Caring for others means you want to please yourself by seeing them happy. It is about you not them. They benefit from your selfishness. Caring for others is self-interest in this sense. It is not altruism at all.
 
The argument actually has nothing at all to do with refuting psychological egoism. This failure of the argument to refute psychological egoism proves that psychological egoism is true. How do we know? Because what else could opponents of psychological egoism say in order to try and refute it?
 
The irrelevance of the argument is proven by the fact that even egotism and caring about the self-interests of others is compatible. The egotist will rob an old lady to feed his child. And yet we know that the caring is bad and totally selfish. It couldn't be further from altruism. The caring is done in such a way that it is bad caring.
 
We all know that if we encourage others to be happy and this is so that we will selfishly benefit from being around happier people - unhappy people make you unhappy - that there is nothing wrong with that. It is what we all do. The argument that encouraging people to be selfish is self-destructive overlooks that we are not talking about the absurdity of a dictator encouraging other people to become dictators too which will only lead to him being toppled off his perch. We are talking about people getting along and not about rivalry. The attractiveness and wisdom of egoism show that we should assume everybody is an egoist.
 
10 You only feel good about having done good deeds because you value such deeds. You donít value them just because you feel good after them. Egoism is untrue for it says you only do what makes you feel good.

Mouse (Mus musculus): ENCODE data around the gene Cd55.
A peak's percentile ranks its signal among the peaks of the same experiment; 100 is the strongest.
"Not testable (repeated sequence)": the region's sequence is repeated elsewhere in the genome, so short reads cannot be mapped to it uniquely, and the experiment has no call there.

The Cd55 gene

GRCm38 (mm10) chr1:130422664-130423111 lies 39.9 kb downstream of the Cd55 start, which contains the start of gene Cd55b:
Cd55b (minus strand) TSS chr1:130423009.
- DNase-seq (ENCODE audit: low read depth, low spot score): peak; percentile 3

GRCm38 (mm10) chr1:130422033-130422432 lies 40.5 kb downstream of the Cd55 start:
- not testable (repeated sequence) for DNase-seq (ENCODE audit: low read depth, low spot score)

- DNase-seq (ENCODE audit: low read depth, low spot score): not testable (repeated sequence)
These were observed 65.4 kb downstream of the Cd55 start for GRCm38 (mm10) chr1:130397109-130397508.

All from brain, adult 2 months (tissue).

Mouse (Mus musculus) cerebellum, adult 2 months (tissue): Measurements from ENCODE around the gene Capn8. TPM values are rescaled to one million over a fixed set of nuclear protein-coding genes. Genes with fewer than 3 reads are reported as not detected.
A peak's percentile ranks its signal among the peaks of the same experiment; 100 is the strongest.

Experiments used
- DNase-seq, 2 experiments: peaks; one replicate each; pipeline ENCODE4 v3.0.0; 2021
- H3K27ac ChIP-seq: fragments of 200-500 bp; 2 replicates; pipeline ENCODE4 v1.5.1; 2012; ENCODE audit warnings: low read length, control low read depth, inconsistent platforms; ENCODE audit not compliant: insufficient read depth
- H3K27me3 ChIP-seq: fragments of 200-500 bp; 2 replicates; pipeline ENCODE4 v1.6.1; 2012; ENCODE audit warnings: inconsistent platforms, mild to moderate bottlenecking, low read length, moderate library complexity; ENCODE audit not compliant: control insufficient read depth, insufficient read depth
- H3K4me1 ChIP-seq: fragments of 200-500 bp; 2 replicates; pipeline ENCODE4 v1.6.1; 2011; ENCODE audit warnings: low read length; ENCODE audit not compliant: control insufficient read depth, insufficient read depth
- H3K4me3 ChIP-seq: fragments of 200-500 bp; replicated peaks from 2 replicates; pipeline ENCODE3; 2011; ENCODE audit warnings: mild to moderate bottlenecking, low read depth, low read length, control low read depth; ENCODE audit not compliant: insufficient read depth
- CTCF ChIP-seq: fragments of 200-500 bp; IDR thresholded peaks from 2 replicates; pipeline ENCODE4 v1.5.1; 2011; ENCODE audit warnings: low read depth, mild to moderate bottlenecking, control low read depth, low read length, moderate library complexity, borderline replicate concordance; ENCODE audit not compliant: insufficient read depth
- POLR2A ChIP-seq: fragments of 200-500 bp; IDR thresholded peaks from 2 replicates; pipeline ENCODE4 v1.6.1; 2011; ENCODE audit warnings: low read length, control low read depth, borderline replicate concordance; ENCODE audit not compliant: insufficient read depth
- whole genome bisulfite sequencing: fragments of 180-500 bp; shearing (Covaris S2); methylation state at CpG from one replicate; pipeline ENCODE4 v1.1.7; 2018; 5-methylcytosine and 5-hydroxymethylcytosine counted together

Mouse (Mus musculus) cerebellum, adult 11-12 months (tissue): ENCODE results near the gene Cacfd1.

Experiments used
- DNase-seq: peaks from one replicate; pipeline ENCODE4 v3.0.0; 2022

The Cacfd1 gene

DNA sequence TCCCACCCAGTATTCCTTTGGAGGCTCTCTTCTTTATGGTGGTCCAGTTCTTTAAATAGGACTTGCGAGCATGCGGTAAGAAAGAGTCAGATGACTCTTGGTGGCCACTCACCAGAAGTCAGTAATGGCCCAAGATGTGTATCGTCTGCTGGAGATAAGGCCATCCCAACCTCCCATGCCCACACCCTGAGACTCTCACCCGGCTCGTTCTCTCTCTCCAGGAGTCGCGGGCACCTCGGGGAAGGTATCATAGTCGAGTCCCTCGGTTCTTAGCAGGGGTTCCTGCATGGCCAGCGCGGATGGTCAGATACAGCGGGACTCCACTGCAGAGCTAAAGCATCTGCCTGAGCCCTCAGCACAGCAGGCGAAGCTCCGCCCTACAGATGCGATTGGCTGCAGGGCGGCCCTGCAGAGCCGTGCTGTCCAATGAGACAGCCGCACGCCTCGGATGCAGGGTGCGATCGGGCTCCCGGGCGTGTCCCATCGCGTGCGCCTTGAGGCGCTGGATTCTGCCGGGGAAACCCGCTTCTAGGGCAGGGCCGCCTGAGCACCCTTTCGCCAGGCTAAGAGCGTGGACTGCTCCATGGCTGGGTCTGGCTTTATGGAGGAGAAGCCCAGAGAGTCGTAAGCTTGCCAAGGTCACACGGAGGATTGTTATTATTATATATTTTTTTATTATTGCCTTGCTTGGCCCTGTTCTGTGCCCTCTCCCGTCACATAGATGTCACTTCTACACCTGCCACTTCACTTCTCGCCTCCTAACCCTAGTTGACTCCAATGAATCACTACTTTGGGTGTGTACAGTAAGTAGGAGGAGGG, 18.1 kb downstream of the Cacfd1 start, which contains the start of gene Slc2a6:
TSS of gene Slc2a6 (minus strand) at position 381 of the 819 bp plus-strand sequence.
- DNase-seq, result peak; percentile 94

Reply to 10
 
Yet these are the people who say you can value deeds without feeling good about them. If you have to turn off your childís life support to prevent her suffering you will not feel good though you value this action.
 
11 A child and a man are in the sea after a shipwreck. The man lets go of a log to let the child hold on to it instead. A man agrees to be tortured to death by kidnappers so that a woman they are holding may go free. These are examples of totally unselfish behaviour.
 
Reply to 11
 
A man challenging his love rival to a duel though he knows the rival will win can hardly be described as an altruist. So he must be an egoist or an egotist. Since he is doing wrong, he must be an egotist. Egoism does not deny that the mind can make the person think in such a way that the best interests for the person are misperceived. The man thinks he is doing the best thing by challenging the rival to a duel. The risk to his life hasnít sunk in and he wonít let it sink in.